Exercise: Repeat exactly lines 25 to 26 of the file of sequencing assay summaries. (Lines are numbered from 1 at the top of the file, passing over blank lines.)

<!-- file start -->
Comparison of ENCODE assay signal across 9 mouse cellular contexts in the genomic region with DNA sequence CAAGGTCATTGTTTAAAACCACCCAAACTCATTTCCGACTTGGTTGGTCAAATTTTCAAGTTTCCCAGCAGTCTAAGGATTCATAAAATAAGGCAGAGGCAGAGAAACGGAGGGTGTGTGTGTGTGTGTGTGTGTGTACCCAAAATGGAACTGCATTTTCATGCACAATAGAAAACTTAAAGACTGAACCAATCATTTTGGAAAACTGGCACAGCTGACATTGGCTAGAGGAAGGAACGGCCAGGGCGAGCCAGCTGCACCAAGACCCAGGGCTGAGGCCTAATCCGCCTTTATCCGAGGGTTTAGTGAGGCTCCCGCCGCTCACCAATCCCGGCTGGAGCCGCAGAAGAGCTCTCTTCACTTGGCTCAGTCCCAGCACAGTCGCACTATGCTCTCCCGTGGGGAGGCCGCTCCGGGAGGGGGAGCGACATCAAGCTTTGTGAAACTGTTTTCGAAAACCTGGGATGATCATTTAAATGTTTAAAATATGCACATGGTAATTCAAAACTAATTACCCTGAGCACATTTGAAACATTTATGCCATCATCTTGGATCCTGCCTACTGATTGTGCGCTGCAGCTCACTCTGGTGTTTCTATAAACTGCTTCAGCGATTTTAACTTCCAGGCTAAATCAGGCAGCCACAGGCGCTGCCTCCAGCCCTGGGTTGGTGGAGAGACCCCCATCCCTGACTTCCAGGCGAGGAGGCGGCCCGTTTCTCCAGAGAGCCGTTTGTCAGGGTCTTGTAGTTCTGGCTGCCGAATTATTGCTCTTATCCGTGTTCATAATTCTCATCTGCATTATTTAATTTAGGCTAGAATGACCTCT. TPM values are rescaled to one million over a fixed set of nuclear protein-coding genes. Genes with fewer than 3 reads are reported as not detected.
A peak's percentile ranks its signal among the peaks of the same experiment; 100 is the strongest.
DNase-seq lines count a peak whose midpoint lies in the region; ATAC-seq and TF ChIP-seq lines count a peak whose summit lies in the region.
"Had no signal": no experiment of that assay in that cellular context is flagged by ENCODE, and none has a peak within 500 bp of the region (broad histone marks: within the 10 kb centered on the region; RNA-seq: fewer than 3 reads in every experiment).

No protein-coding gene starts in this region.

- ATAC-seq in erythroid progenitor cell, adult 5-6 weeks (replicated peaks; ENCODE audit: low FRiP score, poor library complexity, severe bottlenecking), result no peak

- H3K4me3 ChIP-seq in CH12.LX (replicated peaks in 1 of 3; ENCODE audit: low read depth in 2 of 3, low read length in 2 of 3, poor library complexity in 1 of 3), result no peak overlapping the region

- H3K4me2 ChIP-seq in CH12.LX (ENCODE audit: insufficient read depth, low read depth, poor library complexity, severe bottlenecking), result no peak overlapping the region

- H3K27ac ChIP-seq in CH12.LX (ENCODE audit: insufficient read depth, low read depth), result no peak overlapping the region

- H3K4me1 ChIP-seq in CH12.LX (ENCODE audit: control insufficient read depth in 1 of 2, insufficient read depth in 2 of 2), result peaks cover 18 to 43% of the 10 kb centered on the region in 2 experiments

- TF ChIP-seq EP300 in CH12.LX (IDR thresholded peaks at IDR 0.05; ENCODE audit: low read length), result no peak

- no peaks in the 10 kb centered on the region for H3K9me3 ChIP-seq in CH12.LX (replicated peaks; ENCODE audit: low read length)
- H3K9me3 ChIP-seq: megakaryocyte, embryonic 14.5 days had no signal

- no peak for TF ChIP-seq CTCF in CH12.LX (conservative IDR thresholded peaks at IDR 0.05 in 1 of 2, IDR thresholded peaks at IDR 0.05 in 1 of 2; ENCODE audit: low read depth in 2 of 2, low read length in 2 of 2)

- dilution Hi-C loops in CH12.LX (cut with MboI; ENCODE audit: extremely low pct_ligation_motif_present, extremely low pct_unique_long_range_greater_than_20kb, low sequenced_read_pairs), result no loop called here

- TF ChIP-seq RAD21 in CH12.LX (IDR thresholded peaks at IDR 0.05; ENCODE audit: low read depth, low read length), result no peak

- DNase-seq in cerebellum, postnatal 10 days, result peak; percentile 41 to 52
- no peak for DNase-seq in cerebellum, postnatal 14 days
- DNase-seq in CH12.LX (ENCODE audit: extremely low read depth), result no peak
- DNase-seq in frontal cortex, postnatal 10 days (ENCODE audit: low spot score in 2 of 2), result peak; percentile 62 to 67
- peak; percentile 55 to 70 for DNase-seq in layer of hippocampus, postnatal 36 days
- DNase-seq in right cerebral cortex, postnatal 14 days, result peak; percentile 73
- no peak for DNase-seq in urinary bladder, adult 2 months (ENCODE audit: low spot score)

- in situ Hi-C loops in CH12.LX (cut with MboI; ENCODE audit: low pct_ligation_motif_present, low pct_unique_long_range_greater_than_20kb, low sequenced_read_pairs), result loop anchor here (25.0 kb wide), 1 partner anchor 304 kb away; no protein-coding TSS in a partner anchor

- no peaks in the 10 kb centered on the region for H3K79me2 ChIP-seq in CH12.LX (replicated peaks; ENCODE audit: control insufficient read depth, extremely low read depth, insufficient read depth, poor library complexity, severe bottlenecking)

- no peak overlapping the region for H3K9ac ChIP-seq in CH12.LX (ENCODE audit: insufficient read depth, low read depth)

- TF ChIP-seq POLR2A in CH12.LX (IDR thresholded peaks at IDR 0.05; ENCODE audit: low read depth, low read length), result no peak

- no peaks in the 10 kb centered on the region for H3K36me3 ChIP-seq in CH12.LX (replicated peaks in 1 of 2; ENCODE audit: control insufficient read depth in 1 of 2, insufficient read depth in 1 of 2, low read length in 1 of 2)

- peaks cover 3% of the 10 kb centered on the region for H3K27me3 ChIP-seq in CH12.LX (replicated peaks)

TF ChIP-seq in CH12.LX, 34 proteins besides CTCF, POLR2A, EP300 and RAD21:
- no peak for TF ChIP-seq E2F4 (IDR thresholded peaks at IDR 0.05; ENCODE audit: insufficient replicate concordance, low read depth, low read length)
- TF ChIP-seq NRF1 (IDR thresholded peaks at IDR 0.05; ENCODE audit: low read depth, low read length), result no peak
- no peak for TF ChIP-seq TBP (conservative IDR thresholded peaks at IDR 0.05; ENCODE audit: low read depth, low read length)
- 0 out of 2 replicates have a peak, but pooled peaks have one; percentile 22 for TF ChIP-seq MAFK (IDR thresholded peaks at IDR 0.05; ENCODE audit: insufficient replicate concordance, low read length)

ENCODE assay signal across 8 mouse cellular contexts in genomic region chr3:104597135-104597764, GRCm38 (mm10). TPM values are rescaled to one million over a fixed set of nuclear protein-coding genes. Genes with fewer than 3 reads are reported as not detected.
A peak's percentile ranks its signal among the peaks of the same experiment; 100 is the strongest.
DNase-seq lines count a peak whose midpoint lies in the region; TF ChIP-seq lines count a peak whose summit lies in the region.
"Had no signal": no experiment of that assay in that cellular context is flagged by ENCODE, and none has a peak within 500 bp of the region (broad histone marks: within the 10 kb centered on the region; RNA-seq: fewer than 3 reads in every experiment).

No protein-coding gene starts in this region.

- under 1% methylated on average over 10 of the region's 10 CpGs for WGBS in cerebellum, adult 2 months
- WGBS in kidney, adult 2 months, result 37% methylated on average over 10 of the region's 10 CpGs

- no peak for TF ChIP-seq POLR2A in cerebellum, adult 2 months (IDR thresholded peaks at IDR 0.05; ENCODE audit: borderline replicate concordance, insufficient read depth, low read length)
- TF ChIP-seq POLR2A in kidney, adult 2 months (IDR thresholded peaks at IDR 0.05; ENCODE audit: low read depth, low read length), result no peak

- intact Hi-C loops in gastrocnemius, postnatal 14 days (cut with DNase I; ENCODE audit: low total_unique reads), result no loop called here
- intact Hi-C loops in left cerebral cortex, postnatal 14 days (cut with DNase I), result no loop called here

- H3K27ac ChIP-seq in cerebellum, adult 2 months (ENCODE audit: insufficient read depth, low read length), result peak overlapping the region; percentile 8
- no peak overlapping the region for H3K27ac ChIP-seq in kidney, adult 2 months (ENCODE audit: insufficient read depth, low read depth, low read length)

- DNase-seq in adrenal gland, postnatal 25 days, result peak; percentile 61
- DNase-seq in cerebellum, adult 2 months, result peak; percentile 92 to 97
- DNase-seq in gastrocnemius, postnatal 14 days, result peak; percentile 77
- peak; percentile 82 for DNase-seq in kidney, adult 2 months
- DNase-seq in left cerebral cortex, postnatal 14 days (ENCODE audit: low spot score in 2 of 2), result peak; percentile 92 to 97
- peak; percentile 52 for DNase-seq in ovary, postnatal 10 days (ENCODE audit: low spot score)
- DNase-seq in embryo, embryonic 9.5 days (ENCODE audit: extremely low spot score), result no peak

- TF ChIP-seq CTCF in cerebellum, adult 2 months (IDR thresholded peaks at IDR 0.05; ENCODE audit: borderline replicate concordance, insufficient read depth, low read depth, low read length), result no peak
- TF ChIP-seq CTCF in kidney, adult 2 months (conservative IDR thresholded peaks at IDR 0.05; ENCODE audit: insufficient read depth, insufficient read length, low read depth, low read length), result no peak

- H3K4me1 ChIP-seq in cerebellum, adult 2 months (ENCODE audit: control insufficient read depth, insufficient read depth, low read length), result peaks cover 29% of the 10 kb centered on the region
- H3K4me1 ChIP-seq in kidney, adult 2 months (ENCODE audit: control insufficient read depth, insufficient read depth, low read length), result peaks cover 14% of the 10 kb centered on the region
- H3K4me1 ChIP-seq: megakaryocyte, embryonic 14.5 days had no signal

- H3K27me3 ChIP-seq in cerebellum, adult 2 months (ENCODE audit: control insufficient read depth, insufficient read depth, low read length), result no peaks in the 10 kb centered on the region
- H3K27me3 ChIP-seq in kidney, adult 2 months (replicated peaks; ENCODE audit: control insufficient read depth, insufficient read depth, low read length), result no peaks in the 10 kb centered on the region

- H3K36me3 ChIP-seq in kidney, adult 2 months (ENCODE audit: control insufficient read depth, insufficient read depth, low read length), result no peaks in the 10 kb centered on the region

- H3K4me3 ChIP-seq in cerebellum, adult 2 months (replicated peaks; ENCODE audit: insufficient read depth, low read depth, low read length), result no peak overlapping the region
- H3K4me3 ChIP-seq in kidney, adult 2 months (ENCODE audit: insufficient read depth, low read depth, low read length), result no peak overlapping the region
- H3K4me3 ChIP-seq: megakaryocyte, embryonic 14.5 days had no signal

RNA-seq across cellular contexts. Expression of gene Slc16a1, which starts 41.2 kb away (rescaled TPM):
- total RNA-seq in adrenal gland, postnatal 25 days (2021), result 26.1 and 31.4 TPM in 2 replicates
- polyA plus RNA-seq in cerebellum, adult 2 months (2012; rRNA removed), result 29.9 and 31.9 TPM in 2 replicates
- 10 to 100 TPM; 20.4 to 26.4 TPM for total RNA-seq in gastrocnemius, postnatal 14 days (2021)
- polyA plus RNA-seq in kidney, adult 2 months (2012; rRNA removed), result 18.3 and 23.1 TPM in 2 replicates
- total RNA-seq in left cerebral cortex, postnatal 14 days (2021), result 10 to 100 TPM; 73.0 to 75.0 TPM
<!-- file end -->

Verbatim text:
- no peaks in the 10 kb centered on the region for H3K79me2 ChIP-seq in CH12.LX (replicated peaks; ENCODE audit: control insufficient read depth, extremely low read depth, insufficient read depth, poor library complexity, severe bottlenecking)

- no peak overlapping the region for H3K9ac ChIP-seq in CH12.LX (ENCODE audit: insufficient read depth, low read depth)